Hands down, the most prominent news in the month of November was the presidential election and its long tail. Poll watchers have been debating the role that global warming played in the vote. Many see climate as key to victory, while other analysts aren’t so sure, pointing to mixed messages from the electorate. Whatever the poll parsing ultimately concludes, this was certainly the first presidential election in which climate played such a prominent role. Furthermore, November was a month when even more large American institutions – including conservative institutions with a history of denial – saw the climate handwriting on the wall … and united around its mandate.
We hope you enjoy this month’s roundup of climate news and welcome your feedback and questions.
The C-Change Conversations Team
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News of Hope
It is extremely promising to anticipate a U.S. administration mobilizing to battle climate change from every cabinet department simultaneously.
It’s equally promising to see groups that have previously denied anthropogenic global warming (or that have resisted efforts to address it) now suiting up for action. The American Farm Bureau Federation is the latest big organization to agree that the impacts are just too profound to ignore. And this month the Federal Reserve for the first time identified global warming as a risk to financial stability. (Readers might remember that the U.S. Chamber of Commerce did an about-face on climate last year and President Trump’s Commodity Futures Trading Commission released a report with warnings of grave financial consequences last month.)
As these institutions turn their attention to climate, renewable energy sources look increasingly robust as economic pillars. The International Energy Agency (IEA) has upped its growth projections for the renewables sector and now sees wind and solar installations setting records. The IEA also issued a detailed report with a clear bottom line: sector growth is outpacing expectations even through the COVID downturn.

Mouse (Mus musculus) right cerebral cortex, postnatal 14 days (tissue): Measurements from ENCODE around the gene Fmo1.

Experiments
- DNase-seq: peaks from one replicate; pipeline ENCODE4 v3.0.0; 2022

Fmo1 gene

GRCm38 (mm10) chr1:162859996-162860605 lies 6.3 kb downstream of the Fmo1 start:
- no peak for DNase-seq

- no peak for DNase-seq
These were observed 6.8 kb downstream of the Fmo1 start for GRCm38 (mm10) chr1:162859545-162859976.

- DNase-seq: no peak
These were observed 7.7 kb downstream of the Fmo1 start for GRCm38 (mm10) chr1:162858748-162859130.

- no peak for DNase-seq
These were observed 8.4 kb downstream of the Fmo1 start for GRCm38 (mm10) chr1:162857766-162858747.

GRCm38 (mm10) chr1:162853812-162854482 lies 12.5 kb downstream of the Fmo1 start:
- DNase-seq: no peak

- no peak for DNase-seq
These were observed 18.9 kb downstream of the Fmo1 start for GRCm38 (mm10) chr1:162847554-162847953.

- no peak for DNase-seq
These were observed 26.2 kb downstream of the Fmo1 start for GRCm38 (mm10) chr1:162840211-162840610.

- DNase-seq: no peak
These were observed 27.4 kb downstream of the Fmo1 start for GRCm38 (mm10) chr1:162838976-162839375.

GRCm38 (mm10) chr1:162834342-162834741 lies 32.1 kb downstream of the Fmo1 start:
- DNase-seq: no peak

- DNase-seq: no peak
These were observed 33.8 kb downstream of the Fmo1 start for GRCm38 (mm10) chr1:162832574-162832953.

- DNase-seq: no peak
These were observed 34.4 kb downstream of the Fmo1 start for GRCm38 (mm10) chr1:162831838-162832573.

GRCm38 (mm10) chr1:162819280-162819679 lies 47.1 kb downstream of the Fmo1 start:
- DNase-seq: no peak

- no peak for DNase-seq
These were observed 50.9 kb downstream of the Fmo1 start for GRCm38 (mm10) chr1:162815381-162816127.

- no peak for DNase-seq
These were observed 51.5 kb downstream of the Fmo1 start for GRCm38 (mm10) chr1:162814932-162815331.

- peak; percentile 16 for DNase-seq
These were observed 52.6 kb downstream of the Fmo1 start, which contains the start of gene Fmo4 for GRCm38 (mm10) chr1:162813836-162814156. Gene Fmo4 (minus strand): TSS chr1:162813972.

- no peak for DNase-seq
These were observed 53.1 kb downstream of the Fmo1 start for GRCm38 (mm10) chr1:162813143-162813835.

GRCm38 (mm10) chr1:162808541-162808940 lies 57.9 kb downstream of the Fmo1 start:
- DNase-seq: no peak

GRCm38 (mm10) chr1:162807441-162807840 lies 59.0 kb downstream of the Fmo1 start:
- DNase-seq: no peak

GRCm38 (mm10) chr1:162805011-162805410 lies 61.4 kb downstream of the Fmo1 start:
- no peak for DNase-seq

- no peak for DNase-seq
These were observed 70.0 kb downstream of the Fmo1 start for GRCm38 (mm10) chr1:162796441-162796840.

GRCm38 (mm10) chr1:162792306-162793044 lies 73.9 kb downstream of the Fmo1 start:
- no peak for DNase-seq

And in one of those wonky details that may be critically important, a new look at the efficiency of burning fossil fuels suggests that transitioning to renewables may not be as big a reach as previously thought. That’s because only about 1/3 of the energy stored in coal is converted to power on average and only about 1/5 of the energy stored in gasoline is converted to auto propulsion. The rest ends up as waste heat. Renewables pack a much better punch. So that means we will need less “new” energy to replace the work of the “old” energy – though it’s still a daunting task.
News of Concern
The hard work of transitioning, of course, is still ahead – and the harsh impacts of global warming aren’t slowing down. New research shows the inland damage of hurricanes is greater than before because tropical storms no longer lose as much force when they hit the shore. And homeowners in the paths of climate disasters are having more trouble getting insurance, threatening local communities with economic disaster. The choice ahead could be painful, allowing climate-endangered communities to decline as insurance costs get out of reach or asking the rest of the country to foot the escalating bill.
Meanwhile, on the health front, a new study predicts that a warmer climate will dramatically increase the spread of diseases among wildlife over the next five decades. This is also bad news for humans because 75% of our new diseases start in the wild. COVID-19 is an example of how deadly these diseases can be. The International Red Cross, while on the front lines of the disease spread, this month declared climate change a greater danger than the pandemic and demanded a similar urgency from world leaders to coordinate a response.
And speaking of animals, National Geographic reports that methane flares in America’s 2,627 landfills are causing widespread destruction to bird populations around the country. Methane is a potent greenhouse gas released by decomposing landfill waste (and by other natural and human processes including leakage from oil and gas production facilities).
“There are three categories of truth: personal truth, political truth and objective truth that shape our understanding of the universe. The interesting thing about objective truth is that it is true no matter what.”
Science communicator and astrophysicist Neil deGrasse Tyson